Q. Spain is a very colourful country, bright colours are everywhere, while your works are black and white or monochrome, would you say you are in colour opposition with the surrounding environment?
A. My view of Barcelona is very different from what a tourist would usually have. I only see mountains, sea and blue sky from my window as I spend most of my time in my studio. Regarding colour, it is only temporary, I think it is not needed at the moment. The colour will come back if I feel the urge for it.
Q. Your paintings are three dimensional, they remind us about Italian artists who were one of the first to give volume to their paintings such as Turi Simeti, Agostino Bonalumi, Enrico Castellani. Do you use their works as a reference point?
A. I think, at some point in their career every artist feels limited by the frame of a painting, so he tries to resist it. However, as soon as you’ve created a volume, the surface starts dictating what can be painted on it. As a result you often consider leaving it in monochrome colour keeping the play of shades intact. All artists that you have referred to followed this approach. All decisions are dependent on the form otherwise it looks like the painting of a sculpture.In contrast to those artists I am trying to drift away from the form as much as I can, I break it down with my drawings and try to avoid following the shape. It is a metaphor of life if we imagine the various shapes as different events we live through.
Q. Some artists aim to express their point of view on social changes such as Ilya & Emilia Kabakov, others tend to explore hidden emotions like Mark Rothko. In your view, what is the main role of your works?
A. I prefer art with a hidden message that aims at the subconscious. Each artwork is a reflection of the current time but if the message is on a surface it risks to become outdated very soon due to the context. The benefit of it is an instant feedback thanks to the direct message.On another side, a figurative image absorbs all the attention, the viewer considers it through depicted objects. In my work I am going backwards, focusing on harmony through forms. It affects different emotions when compared to figurative painting. Art for me is a self-learning tool. It explores questions that are not easily answered. Such works are much harder to understand, the viewer has to make an effort to seize their meaning, just like with anything worthy of time and attention. An artwork that hides deep meaning and multiple concepts helps elevate our mediocre life, one feels there is something more to it and this mystery is captivating.In contrast, obvious meanings put us down. I would love the first type of work to take over the latter, and am doing my best to enable it. This is my main philosophy which is, perhaps, very utopian.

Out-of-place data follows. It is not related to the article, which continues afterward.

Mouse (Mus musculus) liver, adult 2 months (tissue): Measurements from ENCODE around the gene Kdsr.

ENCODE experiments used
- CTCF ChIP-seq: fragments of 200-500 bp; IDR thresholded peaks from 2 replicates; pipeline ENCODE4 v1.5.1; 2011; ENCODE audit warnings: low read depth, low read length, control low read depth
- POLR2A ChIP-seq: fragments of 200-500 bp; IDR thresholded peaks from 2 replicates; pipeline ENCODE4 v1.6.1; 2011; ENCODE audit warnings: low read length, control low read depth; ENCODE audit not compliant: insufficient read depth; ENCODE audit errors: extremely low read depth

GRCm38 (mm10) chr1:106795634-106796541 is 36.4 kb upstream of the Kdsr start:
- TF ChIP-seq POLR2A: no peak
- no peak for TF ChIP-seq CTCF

Q. Could you tell more about your technique? Your studio is based in the Eixample district of Barcelona. How did you manage to find this space and what is so special about Eixample?
A. I think structure is paramount for every painting. Everything else falls apart if there is no structure. I don't rely on a perfect combination of lines, brush strokes or composition, I don’t see it as effective. There are endless possibilities. That’s why I always start with drawings and working on the form in the first instance, and allow improvisation only after that is done. I am not afraid to make mistakes when painting, I consider beneficial any traces of struggle with the canvas. That's why coal as a medium suits me perfectly, every line stays on the canvas, nothing is lost.It was pure luck I found the studio I am working at now. I could not believe I was able to rent this type of space. Everything worked out well and at the moment I live in a historical modernist part of Barcelona, in the house where the first lift of the city was created by Josep Maria Jujol. It has stained glass windows, bay windows and high ceilings. What can I say? I feel very lucky.